Monday, January 4, 2016

The Hateful Eight (2015)

The name of the game in Quentin Tarantino’s latest film, The Hateful Eight, is not race relations in America, nor is it the thoughtful interrogation of justice it thinks it is. It’s not a postwar state of the union, a snowbound Twelve Angry Men, or even a claustrophobic Django Unchained. No, the name of the game is exorbitance, an immoderate superfluity indulging in the most colorful – and overfull – version of the story. When the characters on screen play raconteur, it’s charming and engaging, but Tarantino’s intemperance in the same suggests a contempt for his audience which is, frankly, wearisome.

En route to deliver his prisoner Daisy Domergue (Jennifer Jason Leigh) to the hangman’s noose, John Ruth (Kurt Russell) finds his carriage occupied by fellow bounty hunter Marquis Warren (Samuel L. Jackson) and the sheriff (Walton Goggins) of Red Rock, the foursome’s destination. A blizzard, however, detours the carriage to Minnie’s Haberdashery, an insular cabin already populated by four quirky characters – a hangman (Tim Roth), a Confederate general (Bruce Dern), a writer (Michael Madsen), and caretaker Señor Bob (Demián Bichir). As the snow falls, tensions rise when the occupants of Minnie’s find that not all of them are telling the full truth.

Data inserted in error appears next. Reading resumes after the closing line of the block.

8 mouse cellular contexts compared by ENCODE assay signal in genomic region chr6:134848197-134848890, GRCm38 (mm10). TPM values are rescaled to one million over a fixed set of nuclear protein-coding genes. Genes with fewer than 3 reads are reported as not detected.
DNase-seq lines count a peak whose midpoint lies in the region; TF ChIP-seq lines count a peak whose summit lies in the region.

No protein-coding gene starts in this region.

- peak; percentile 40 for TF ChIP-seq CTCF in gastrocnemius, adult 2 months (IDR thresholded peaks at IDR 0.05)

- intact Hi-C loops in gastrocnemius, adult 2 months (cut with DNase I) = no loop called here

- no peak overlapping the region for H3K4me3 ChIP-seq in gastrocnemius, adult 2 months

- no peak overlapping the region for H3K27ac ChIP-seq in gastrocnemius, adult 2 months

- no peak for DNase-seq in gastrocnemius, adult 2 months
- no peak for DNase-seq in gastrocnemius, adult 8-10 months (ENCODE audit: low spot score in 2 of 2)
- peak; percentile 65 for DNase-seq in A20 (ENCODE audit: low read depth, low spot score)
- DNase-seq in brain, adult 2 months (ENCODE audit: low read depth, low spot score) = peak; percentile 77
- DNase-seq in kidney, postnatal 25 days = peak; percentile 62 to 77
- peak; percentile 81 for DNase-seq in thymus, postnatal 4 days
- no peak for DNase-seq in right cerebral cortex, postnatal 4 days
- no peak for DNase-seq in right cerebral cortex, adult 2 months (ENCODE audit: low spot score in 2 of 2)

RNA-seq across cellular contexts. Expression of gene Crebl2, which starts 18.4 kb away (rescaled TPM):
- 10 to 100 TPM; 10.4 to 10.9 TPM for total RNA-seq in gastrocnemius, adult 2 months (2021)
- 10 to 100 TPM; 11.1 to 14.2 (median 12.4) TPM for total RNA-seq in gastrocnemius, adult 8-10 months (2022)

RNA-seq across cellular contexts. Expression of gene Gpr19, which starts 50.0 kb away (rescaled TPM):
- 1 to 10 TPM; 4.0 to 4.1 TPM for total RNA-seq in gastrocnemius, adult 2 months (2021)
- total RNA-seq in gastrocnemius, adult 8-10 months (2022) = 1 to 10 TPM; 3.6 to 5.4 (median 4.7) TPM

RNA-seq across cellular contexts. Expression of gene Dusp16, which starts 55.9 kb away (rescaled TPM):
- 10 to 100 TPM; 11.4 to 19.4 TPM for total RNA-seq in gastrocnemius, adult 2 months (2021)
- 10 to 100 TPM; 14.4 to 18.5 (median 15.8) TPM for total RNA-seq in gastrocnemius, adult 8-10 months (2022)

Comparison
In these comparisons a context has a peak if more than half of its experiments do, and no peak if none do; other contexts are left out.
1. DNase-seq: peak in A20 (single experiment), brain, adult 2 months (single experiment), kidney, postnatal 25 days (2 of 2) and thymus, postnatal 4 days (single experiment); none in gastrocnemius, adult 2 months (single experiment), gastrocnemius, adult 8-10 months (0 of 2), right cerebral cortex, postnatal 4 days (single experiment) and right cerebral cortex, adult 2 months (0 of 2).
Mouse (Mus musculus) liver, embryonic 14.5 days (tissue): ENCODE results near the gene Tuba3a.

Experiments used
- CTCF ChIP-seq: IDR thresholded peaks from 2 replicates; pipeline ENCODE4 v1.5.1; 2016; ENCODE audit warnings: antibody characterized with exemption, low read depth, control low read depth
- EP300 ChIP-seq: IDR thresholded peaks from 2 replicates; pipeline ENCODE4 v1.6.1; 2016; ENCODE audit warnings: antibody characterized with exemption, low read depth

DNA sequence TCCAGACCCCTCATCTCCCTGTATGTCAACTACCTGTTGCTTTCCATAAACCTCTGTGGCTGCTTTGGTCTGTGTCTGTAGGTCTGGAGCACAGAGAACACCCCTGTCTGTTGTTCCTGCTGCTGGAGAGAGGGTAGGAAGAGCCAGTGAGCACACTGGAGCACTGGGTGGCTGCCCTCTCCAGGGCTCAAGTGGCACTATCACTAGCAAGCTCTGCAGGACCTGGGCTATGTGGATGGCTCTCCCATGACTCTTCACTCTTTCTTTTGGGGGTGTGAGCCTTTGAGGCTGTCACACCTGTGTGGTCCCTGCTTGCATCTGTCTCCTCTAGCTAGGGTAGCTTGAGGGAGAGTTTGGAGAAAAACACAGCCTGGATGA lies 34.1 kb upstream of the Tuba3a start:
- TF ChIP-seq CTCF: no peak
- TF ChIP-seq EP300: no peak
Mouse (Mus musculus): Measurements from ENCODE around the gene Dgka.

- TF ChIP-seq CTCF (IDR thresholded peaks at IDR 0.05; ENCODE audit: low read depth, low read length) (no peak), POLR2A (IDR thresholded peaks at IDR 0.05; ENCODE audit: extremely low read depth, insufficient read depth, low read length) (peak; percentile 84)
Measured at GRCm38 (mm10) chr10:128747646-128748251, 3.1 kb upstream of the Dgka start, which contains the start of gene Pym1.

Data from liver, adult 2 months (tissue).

That’s a really keen premise. Armond White took the words right out of my mouth when he called The Hateful Eight a cross between Agatha Christie and John Ford (those are, however, the only words we have in common). It’s akin to an adaptation of And Then There Were None as filmed on the set of Bonanza with the profanity filter set to Deadwood. And in the hands of a screenwriter who could restrain himself in the way that he restricts the setting, The Hateful Eight could have been a masterclass in a lot of ways that would make Sidney Lumet smile with admiration.

Tarantino is not, however, that filmmaker. It’s very nearly accurate to refer to The Hateful Eight as his most narcissistic film, as in love with the sound of his own dialogue as he clearly is, but he’s equally enamored of the Wyoming landscape which must look a treat in 70mm (which I didn’t see) but otherwise come off as sideshow decoration, and there are only so many lingering shots of landscape one can bear before the weight of three hours feels a punishing burden. The fact is that The Hateful Eight might have been a much stronger film had it been pruned much more tightly. Of its six chapters, for example, one (the fifth) is entirely negligible, consisting as it does of yet another mindless slaughter whose particulars any thinking audience would rightly have inferred. Rendered in its full Technicolor glory (and gory), however, it’s one more note of excess in a film that is grossly (and I use the term advisedly) bloated.